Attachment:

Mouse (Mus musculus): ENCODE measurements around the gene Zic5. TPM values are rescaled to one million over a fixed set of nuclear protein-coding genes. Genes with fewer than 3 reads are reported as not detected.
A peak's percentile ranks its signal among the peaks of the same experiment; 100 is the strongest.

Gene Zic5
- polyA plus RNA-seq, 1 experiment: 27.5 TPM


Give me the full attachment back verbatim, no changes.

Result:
Mouse (Mus musculus): ENCODE measurements around the gene Zic5. TPM values are rescaled to one million over a fixed set of nuclear protein-coding genes. Genes with fewer than 3 reads are reported as not detected.
A peak's percentile ranks its signal among the peaks of the same experiment; 100 is the strongest.

Gene Zic5
- polyA plus RNA-seq, 1 experiment: 27.5 TPM